I am at the Tata Padukone Badminton Academy in Bangalore. It is 10.30am and I am watching 15 badminton players—champions all—play at a level that most badminton buffs fantasize about. Ahead of me, Ashwini Ponnappa—feline, focused and ferocious—lobs and thrashes the shuttlecock with two male players. Prakash Padukone and Vimal Kumar walk amid the five brightly-lit courts like benign angels, giving soft instructions and demonstrating hand positions. I am not here to watch these national-level players though. I am here to meet a man named Avinash Subramanyam who has come to train these strapping young people using Chinese martial art techniques.
Mind game: Avinash Subramanyam demonstrates a Lian Gong pose. Hemant Mishra / Mint
With the Beijing Olympics, China proved to the world that it could manufacture world-class athletes within a relatively short span of time. Much has been written about the talent scouts who fan out across rural China to identify raw talent. Also well known are China’s sports facilities where raw young athletes are trained pretty much to the exclusion of everything else. Less known, however, are the traditional martial art practices still in vogue in China today, especially in sports training. Subramanyam trained under several Chinese masters and this is why I, and Prakash Padukone it seems, are interested in him.
Subramanyam opens by asking the biggest player to come forward. He assumes a Hanuman-like pose—one foot forward and one back—and crouches slightly. “Push me as hard as you can,” he tells the 6ft-4-inches-tall lad. “Topple me.”
With a slight smirk, the young athlete pushes; and pushes; and finally gives up.
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The players who, earlier, were looking slightly bored, now stand upright and gaze at their new trainer with narrowed eyes. “In any sport there are three aspects,” Padukone tells me. “The technical, the physical and the mental. In India, we don’t pay much attention to preparing sportspersons mentally even though it is as important as the other two.”
Films such as Crouching Tiger Hidden Dragon, as well as legions of martial art films, show that incredible physical feats can be accomplished through mental discipline; by channelling and taming human energy to accomplish what we wish. We Indians call this prana; the Chinese call this chi; and the Japanese call it acting from the hara. Kalaripayattu, which is still practised in Kerala, is said to be the mother of many such martial art disciplines. Kalari practitioners spend years learning breathing techniques such as pranayama and yoga poses to increase their skills as warriors. In Japan, the greatest sensei (masters) say that the physical is only the tip of the iceberg. True excellence in martial arts comes through control of the mind.
Subramanyam calls this connectivity —between mind and body, and between different channels within the body. In other words, badminton players can hit the shuttlecock, not just using the power from their arms and wrists but drawing on the energy from their entire body. “Imagine your impact then?” Subramanyam asks the players.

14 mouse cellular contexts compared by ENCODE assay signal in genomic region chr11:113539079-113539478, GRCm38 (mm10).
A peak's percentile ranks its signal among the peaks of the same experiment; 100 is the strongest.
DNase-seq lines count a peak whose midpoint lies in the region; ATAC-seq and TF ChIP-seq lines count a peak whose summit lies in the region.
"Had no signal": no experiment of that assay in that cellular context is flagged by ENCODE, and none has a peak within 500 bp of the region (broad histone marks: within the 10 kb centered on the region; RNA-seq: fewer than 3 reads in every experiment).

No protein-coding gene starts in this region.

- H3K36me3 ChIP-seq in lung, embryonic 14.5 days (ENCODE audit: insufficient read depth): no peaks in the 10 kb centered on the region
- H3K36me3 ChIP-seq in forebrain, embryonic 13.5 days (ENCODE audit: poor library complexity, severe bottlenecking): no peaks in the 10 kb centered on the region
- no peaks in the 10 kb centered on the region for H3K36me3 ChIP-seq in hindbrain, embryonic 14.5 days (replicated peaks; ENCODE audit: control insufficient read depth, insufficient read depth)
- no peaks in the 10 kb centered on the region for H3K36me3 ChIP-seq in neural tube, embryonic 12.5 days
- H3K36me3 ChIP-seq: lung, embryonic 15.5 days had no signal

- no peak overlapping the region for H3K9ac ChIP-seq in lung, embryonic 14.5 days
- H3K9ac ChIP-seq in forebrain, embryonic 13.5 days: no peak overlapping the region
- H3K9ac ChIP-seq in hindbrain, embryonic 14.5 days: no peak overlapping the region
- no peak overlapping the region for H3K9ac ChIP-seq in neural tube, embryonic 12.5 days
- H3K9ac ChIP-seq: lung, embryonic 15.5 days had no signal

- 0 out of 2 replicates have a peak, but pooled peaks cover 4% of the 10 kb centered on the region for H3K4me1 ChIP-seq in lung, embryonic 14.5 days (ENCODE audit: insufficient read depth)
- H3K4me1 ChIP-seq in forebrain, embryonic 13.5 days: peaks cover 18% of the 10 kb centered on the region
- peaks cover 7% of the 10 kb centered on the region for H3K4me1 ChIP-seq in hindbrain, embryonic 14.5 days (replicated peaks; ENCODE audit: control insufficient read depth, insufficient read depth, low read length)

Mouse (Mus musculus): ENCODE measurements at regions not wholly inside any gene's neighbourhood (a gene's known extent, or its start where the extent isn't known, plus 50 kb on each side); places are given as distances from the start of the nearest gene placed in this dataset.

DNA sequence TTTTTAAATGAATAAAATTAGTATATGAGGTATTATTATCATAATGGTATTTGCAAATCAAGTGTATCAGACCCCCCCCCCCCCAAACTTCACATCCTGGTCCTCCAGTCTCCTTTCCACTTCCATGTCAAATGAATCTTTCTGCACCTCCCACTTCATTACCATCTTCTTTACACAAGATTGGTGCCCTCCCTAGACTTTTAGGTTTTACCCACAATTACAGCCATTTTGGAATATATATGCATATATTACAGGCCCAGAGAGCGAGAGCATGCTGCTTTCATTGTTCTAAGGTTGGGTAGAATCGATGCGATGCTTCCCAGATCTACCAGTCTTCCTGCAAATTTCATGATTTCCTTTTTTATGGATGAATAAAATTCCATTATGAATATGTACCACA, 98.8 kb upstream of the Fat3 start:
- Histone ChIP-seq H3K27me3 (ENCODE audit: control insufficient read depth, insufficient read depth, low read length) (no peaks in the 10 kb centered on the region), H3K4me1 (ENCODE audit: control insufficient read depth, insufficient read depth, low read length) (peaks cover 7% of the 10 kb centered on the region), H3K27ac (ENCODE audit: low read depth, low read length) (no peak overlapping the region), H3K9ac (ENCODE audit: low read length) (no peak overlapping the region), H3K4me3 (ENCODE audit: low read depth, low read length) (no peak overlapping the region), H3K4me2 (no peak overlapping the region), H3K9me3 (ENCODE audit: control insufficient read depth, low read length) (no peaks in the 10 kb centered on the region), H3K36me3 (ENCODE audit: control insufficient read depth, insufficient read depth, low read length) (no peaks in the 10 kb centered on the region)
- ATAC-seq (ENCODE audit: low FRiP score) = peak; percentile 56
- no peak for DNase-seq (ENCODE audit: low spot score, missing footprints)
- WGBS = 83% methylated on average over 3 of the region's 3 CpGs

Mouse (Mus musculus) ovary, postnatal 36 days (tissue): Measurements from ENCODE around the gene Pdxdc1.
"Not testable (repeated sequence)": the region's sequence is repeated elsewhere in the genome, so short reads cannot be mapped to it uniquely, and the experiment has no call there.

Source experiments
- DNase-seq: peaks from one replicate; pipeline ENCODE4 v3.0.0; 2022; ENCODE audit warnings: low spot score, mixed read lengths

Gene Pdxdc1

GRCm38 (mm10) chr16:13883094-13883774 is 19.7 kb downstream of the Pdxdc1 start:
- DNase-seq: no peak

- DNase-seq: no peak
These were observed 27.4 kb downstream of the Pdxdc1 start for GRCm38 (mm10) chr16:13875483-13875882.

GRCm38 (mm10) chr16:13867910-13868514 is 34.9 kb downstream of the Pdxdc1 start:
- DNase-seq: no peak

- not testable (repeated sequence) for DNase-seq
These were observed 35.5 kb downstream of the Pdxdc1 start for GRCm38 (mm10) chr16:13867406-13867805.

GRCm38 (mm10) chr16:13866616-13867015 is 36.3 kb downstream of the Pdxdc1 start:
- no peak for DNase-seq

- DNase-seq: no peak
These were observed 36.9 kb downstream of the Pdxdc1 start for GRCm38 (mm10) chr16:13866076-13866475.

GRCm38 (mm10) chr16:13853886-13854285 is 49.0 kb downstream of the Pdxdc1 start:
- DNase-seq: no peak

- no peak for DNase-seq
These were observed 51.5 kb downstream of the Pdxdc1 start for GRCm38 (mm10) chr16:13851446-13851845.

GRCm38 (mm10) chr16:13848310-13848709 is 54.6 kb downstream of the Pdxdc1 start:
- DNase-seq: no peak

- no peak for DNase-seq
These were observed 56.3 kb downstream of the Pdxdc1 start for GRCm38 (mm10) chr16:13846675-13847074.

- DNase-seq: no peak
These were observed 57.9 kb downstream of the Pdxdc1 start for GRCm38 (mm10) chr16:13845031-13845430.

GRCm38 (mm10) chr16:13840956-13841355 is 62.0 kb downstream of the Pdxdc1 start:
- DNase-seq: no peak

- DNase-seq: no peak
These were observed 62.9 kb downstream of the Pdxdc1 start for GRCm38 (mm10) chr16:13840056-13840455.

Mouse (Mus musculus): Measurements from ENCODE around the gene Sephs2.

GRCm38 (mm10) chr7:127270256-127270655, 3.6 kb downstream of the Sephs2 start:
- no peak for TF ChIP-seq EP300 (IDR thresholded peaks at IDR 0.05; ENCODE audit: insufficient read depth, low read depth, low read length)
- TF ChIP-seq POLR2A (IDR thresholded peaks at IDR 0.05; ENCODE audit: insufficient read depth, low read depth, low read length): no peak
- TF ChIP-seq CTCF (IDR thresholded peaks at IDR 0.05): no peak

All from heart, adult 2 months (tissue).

“Connectivity” and “softness” are terms he uses often. Connecting various energy centres within our body and the softness to take a blow and bounce back. Both these concepts play out in—don’t be put off by the long name—Dao Yin Yang Sheng Gong (Dao Yin for short), one of the things that Subramanyam is an expert at. He also has 14 black belts and a slew of other martial art qualifications.
Invented by Zhang Guangde, Dao Yin is a series of poses based on Traditional Chinese Medicine (TCM). Zhang suffered from lung cancer and was given three months to live. That was over 40 years ago. Today, at 88, he leads entire stadiums full of Dao Yin students through a series of poses that help improve health and longevity. Some call it the elixir of life. Others swear that it reverses ageing. The Master is a testament to its efficacy, they say. Dao Yin has spread to Australia, Europe, the US and UK. But the source is still Beijing, where the man who invented it still lives and works.
A few hundred miles away in Shanghai is another living legend—Zhuang Yuan Ming—who invented a series of 18 movements based on Tai Chi and martial arts. They are called Lian Gong Shi Ba Fa, or Lian Gong for short. Zhuang is 90 years old but to watch him execute the poses he created is to watch a spritely 40-year-old in action. Operating under the auspices of the Shanghai municipal corporation, Zhuang and his students teach his techniques to athletes and senior citizens, students and doctors. Hugely popular in Japan, Lian Gong has also spread to the US and all over the world.
Both Dao Yin and Lian Gong are virtually unknown in India. And both can be relevant in sports training. Still, I wonder, when we have ancient techniques such as pranayama, yoga, and Kalaripayattu, why should we look at Chinese systems? My own answer is that one does not negate the other. Indian athletes should be offered training in yoga and breathing techniques, and also Dao Yin and Tai Chi. What works for one sport and one sportsperson may not work for the other. Tai Chi may be more useful for badminton players while yoga may suit wrestlers. Meditation may help improve the concentration of our chess champions, while Japanese techniques to concentrate the hara-energy may help rifle shooters.
Bottom line: Give our players something...anything to improve their odds of winning. How about world-class training in their sport itself, says my cynical friend. They don’t even have that. Maybe these ancient systems will more than make up for that fundamental handicap.
Shoba Narayan has a lurking ambition to be a sumo wrestler. In preparation, she has taken to shadow-boxing at dusk. Write to her at firstname.lastname@example.org